In the decades that followed, many moments have shone as enchanted ones. Too many, he thinks, to name. But the essence of what the theatre represents is the same, he believes. ‘People suspect that there’s a sort of magic that happens inside the theatre,’ he says. ‘And that’s because there is. I feel so privileged to have worked here for as long as I have and to have seen what I’ve seen. To even have a job in this industry is a privilege. It’s a special place.’

A cultural boom in an artistic haven

It’s not just Melbourne Theatre Company Molloy has watched grow in the decades he’s been cutting and sewing costumes; the entire city has experienced a renaissance, he claims. ‘I’ve seen the arts in Melbourne explode … The opera and the ballet and every theatre company is booming. I remember when all the theatres were dark and on the brink of being demolished. We were living in the dark ages. Today, every theatre in the CBD is lit and full.’

Is it possible he was part of the cohort in the late 20th century that pioneered a movement which paved the way for Melbourne’s cultural boom? The answer is ‘absolutely’ according to John. For the actors at least, and the world-class directors like his friend Simon Phillips, Melbourne is the city it is today because they chose to stay, keeping their talents at home in Australia despite far more lucrative offers beckoning from overseas.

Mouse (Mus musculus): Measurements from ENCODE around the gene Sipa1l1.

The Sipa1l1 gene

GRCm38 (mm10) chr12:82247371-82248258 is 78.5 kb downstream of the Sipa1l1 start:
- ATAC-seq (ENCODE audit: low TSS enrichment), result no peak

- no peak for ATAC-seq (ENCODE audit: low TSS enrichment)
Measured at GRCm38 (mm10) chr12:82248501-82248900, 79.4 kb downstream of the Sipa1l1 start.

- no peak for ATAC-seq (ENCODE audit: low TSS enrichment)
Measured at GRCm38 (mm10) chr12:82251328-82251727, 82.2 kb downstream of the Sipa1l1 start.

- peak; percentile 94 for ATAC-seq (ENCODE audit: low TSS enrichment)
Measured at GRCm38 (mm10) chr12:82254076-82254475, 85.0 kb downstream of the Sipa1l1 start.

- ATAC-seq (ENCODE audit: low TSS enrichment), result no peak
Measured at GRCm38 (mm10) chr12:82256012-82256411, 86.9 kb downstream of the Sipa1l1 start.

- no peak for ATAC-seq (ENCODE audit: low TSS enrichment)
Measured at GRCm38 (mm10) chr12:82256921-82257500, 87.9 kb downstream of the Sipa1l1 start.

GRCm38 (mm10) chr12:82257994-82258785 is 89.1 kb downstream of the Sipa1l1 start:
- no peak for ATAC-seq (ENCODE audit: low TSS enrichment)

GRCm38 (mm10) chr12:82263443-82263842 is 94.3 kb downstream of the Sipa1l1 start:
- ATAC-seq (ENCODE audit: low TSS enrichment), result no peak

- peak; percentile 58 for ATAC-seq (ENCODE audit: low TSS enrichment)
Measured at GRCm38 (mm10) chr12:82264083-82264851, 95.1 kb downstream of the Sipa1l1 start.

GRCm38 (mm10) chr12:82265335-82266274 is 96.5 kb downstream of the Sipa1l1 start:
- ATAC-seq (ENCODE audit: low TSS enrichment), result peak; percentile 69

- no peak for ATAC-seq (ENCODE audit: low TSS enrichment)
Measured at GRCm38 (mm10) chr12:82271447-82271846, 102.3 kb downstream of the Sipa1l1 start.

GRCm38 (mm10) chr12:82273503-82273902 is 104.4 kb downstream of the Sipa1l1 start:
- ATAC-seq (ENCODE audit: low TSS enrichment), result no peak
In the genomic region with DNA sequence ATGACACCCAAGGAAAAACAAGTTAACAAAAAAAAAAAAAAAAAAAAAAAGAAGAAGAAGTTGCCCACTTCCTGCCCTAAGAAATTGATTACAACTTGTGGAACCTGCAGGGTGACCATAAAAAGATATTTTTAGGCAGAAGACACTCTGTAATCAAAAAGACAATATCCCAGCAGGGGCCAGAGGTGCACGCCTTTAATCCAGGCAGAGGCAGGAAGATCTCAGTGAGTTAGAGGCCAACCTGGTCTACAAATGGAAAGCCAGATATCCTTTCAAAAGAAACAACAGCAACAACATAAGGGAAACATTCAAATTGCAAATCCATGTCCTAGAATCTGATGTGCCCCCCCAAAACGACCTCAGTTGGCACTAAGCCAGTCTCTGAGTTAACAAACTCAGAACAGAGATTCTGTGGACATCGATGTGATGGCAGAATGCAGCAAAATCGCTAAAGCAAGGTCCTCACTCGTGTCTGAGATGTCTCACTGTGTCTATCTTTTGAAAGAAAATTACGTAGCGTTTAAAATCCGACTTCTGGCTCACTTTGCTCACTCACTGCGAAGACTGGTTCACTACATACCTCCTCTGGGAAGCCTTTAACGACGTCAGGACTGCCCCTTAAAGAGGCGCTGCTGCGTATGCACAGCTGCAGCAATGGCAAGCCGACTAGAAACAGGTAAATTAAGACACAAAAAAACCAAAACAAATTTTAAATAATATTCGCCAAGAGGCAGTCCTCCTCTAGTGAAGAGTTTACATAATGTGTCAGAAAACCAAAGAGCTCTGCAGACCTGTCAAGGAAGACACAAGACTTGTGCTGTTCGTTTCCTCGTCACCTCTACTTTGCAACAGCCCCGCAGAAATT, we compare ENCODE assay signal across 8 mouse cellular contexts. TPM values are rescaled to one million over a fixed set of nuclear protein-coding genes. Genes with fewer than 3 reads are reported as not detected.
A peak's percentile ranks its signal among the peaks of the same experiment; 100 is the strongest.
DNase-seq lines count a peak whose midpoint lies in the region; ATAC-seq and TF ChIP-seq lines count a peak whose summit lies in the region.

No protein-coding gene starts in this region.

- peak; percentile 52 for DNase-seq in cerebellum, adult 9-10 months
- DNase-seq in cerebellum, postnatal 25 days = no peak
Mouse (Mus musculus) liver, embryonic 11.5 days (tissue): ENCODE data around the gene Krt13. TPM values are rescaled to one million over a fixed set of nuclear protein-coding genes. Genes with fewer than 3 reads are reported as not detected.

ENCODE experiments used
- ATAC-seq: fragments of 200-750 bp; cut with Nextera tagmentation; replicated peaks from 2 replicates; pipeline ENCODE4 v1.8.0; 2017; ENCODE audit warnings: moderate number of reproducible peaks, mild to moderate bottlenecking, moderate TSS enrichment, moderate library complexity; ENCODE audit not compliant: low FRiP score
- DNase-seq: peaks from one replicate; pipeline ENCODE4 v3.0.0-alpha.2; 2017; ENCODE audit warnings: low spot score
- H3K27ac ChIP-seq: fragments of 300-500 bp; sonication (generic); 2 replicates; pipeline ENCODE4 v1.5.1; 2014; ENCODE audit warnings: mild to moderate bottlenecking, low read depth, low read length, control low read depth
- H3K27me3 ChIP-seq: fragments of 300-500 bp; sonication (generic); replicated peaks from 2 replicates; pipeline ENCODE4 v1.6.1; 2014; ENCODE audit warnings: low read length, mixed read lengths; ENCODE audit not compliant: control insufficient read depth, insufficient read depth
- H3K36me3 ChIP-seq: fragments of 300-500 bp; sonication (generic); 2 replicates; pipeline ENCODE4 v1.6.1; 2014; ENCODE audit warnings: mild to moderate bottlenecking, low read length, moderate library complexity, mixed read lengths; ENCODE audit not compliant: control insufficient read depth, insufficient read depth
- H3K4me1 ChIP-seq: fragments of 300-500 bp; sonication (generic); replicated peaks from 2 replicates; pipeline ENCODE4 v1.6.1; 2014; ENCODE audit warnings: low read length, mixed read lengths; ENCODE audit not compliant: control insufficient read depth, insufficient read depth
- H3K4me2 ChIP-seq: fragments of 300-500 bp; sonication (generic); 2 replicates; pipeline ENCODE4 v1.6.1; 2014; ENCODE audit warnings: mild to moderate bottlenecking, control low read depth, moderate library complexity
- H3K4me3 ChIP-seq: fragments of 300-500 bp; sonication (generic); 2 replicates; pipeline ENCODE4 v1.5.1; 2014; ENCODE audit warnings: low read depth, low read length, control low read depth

It all starts with drama, Molloy says. ‘You need a story and the show builds from there. It’s a communal craft where nothing works without the other. Music, design, performance, it’s all just making art.’ Theatre, he thinks, is a safe place and an altogether fantastic haven for anyone who feels different.

Waking up tomorrow, after thinking ‘I’ll never have to work another day in my life again,’ Molloy will start to think about what comes next. Currently, the future is wide open, he says. One thing is certain, he’ll never stop going to the theatre. After all, MTC is home.

Originally published on the Melbourne Theatre Company Backstage blog


Read 1218 times Last modified on Wednesday, 01 June 2022